One of these days Chase or Citi will care enough about you guys to sue your asses for intentional interference with lawful contractual relations (lawful economic advantage, for you west coasters).

  19. Dave

    May 17, 2011 at 3:25 pm

    Andrew, great story, well written and I agree with you completely.

    Dave

  20. Dave

    May 17, 2011 at 7:25 pm

    Andrew, great story, well written and I agree with you completely.

    Dave 

  21. Andrew

    May 17, 2011 at 3:21 pm

    With respect to TX:
    1. the bill has been worked on since the 2009 session.
    2. the language with fees was drafted before the FTC released its rule.
    3. we thought is made sense to change the language to mirror the FTC, but others (not TASC) did not want to make changes to something all stakeholders had agreed to for fear it would cause delay and lower the chance of a successful bill.
    4. while the bill contains the old fee language, it also includes a section validating and rewarding the FTC no advance fee structure.
     
    We support the FTC advance fee rules, as we did in CO, MD, MO, and TX.  While TX technically authorizes a non-FTC fee structure, federal law obviusly prevents it in Texas, as well in every other state.  That is why we though it was better to get a law in place in TX compared to no law at all.

  22. Andrew

    May 17, 2011 at 7:21 pm

    With respect to TX:
    1. the bill has been worked on since the 2009 session.
    2. the language with fees was drafted before the FTC released its rule.
    3. we thought is made sense to change the language to mirror the FTC, but others (not TASC) did not want to make changes to something all stakeholders had agreed to for fear it would cause delay and lower the chance of a successful bill.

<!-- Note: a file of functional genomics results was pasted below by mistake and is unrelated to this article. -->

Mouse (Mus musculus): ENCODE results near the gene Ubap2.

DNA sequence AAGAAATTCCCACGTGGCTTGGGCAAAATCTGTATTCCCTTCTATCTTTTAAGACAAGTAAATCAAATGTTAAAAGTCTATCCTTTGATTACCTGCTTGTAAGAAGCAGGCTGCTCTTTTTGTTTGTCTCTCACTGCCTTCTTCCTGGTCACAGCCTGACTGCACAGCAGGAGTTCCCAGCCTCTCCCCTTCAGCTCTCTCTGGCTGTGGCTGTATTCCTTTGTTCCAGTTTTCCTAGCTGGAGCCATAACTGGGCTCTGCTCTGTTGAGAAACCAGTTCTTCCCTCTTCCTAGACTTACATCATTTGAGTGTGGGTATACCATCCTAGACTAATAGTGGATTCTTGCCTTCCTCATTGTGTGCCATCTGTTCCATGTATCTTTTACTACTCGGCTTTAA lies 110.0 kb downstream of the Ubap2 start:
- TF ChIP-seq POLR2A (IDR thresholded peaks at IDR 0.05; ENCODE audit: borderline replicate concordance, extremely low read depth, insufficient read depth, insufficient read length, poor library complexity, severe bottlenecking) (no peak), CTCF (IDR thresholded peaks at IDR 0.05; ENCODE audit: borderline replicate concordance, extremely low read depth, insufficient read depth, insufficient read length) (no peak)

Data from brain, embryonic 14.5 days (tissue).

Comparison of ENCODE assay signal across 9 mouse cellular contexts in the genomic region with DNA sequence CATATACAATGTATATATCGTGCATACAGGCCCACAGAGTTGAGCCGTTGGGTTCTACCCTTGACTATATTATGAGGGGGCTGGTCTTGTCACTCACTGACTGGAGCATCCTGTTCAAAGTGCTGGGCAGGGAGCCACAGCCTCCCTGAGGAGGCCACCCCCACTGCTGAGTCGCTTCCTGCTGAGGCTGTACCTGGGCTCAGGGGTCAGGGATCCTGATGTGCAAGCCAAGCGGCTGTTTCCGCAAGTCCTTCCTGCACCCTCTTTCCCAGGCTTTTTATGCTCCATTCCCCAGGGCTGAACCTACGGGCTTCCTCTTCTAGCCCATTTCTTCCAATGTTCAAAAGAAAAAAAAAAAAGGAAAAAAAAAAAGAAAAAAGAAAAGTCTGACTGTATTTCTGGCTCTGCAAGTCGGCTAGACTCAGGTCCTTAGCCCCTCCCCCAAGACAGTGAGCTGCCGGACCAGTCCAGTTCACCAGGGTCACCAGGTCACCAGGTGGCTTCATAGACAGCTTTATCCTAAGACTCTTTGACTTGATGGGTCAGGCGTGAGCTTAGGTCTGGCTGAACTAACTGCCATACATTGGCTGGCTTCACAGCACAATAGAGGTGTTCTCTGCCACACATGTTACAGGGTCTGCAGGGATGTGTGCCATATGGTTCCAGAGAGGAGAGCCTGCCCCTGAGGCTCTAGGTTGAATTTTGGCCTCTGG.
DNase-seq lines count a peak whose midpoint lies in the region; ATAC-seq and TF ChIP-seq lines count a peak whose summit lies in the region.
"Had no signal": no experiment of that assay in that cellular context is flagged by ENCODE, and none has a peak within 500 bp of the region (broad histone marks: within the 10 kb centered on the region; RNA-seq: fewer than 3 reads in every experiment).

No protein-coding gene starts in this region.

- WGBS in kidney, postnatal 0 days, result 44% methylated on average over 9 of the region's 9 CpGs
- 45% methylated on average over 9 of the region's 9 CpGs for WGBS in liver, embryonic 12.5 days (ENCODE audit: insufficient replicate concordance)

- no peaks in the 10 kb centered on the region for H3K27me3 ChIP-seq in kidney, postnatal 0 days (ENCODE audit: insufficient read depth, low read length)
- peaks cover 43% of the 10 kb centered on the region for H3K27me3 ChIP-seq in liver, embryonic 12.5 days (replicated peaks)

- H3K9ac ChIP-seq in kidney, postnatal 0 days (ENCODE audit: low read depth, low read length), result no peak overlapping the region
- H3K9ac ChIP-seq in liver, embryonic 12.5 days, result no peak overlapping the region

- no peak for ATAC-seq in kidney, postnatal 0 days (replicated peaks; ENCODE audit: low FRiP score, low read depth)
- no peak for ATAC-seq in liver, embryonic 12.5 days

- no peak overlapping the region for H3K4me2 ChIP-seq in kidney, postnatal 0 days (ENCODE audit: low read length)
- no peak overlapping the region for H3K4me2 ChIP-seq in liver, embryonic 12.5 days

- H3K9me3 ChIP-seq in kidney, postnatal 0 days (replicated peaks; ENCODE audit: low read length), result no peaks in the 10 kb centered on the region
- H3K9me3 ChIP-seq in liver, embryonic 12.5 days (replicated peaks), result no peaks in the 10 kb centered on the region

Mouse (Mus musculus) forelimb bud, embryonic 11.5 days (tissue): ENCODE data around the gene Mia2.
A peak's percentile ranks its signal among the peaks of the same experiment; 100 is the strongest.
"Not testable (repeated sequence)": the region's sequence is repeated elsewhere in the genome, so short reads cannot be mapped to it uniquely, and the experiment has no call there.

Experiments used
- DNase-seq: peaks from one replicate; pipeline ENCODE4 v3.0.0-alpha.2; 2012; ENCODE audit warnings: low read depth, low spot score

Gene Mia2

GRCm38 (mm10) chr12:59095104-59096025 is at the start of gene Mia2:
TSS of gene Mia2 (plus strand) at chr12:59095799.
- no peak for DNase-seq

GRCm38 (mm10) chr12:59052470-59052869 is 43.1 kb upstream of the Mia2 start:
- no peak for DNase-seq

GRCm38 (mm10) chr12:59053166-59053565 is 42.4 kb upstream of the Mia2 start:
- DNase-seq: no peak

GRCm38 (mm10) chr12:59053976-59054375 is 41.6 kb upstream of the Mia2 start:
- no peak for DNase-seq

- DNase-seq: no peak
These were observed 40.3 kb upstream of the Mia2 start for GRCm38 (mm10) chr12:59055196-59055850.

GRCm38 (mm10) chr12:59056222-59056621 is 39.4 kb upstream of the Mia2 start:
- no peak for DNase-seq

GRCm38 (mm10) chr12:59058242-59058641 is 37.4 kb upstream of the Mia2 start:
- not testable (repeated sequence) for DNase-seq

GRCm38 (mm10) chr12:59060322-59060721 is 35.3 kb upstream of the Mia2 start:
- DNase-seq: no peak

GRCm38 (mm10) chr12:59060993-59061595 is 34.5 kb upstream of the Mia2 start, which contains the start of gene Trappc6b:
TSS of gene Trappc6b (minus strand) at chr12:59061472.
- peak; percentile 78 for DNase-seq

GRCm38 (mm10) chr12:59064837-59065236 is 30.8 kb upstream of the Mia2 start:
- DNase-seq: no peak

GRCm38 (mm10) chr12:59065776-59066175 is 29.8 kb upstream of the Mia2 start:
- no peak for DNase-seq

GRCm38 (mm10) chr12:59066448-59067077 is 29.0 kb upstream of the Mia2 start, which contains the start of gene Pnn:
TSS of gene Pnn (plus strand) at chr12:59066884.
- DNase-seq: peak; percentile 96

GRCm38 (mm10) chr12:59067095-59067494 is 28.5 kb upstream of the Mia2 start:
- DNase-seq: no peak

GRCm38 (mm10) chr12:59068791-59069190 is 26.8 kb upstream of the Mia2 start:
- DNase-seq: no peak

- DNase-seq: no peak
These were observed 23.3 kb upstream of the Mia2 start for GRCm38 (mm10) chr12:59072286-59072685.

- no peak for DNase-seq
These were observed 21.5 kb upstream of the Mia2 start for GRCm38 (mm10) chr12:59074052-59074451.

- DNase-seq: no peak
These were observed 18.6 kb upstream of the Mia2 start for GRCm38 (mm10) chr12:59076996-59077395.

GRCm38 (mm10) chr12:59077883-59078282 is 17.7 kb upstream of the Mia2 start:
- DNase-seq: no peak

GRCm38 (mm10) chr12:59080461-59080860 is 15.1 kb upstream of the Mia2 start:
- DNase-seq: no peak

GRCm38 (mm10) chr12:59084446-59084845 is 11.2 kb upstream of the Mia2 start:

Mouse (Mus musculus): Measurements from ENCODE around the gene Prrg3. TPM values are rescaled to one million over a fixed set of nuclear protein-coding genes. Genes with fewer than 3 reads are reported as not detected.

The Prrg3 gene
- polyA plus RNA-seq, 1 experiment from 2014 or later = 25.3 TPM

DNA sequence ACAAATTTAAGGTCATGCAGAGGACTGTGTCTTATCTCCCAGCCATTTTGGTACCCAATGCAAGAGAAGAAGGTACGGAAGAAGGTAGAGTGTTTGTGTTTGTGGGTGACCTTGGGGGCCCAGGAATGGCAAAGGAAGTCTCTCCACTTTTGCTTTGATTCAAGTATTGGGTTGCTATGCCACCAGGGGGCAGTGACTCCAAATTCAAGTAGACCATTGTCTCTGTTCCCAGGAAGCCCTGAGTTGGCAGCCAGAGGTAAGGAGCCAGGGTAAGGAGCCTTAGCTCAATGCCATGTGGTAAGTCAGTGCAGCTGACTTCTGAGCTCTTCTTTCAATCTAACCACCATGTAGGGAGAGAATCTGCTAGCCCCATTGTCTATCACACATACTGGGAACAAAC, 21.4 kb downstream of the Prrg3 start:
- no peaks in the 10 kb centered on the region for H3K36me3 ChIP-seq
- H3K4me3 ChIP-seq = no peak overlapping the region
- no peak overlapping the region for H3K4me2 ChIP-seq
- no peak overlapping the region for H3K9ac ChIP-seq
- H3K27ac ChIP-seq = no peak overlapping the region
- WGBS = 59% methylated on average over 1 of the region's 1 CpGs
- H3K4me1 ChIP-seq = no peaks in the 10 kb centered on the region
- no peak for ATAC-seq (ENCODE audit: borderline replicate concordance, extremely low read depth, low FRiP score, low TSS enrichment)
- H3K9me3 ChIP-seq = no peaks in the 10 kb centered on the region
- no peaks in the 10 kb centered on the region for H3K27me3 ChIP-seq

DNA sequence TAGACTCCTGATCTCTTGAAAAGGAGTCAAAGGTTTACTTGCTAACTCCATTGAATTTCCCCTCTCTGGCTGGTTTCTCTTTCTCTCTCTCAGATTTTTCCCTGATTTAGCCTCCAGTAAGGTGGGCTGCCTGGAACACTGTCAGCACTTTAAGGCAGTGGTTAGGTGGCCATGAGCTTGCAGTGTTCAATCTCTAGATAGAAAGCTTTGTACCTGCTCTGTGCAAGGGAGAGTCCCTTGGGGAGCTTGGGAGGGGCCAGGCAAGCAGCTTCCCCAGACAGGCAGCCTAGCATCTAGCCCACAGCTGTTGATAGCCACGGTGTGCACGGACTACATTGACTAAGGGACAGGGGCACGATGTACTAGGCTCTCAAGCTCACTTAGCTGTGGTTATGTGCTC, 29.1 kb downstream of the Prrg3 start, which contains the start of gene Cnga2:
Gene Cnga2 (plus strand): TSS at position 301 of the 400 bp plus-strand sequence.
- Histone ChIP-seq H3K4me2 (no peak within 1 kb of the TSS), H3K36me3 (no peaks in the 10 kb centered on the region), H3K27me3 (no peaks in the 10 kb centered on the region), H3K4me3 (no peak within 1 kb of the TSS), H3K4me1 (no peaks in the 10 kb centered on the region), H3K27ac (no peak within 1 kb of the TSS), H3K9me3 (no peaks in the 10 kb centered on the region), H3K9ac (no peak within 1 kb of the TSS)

4. while the bill contains the old fee language, it also includes a section validating and rewarding the FTC no advance fee structure.
     
    We support the FTC advance fee rules, as we did in CO, MD, MO, and TX.  While TX technically authorizes a non-FTC fee structure, federal law obviusly prevents it in Texas, as well in every other state.  That is why we though it was better to get a law in place in TX compared to no law at all.
     

    • Steve Rhode

      May 17, 2011 at 10:40 pm

      @cd332fa4afe4844f44a6c28c193130ac:disqus  I just want to give you a hat tip for submitting your guest post to the site. And I welcome others like Jesse ( @84c19f15bcf1c447fe9138b5428103f8:disqus  ) to the site as well. Since the AFCC has embraced consumer protection and advocacy as its primary mission, together we can all share and learn together.

      More importantly, the faster we all ferret out the bad actors in the debt relief space the sooner regulators will not need to spend as much time focusing on debt relief and we can all just concentrate on doing the right thing.

      Steve

  23. Piper

    May 17, 2011 at 2:08 pm

    I’m curious.  If TASC (now AFCC) supports the FTC rule and wants to crack down on loopholers, why was TASC such a strong supporter of SB 141 in Texas that continues to allow up front fees and rewards companies handsomely for loopholing?

  24. Piper

    May 17, 2011 at 6:08 pm

    I’m curious.  If TASC (now AFCC) supports the FTC rule and wants to crack down on loopholers, why was TASC such a strong supporter of SB 141 in Texas that continues to allow up front fees and rewards companies handsomely for loopholing?

  25. Errick

    May 17, 2011 at 12:42 pm

    It’s great that you are not hiding behind your lawyers and your confidential settlement in Washington state.  That is to your credit.  So where are all these people who thank the gods they worship that they found you, and did business with you?  I can’t find any.

  26. Errick

    May 17, 2011 at 4:42 pm

    It’s great that you are not hiding behind your lawyers and your confidential settlement in Washington state.  That is to your credit.  So where are all these people who thank the gods they worship that they found you, and did business with you?  I can’t find any.

    • Robert Stevenson

      May 17, 2011 at 8:19 pm

      here we go with your crazy rants. Are you a former owner of a credit counseling company that went out of business? Even that gives you too much credit… Go back to playing tetherball

      • Errick

        May 17, 2011 at 10:41 pm

        No I am not, but if I were I would have this information.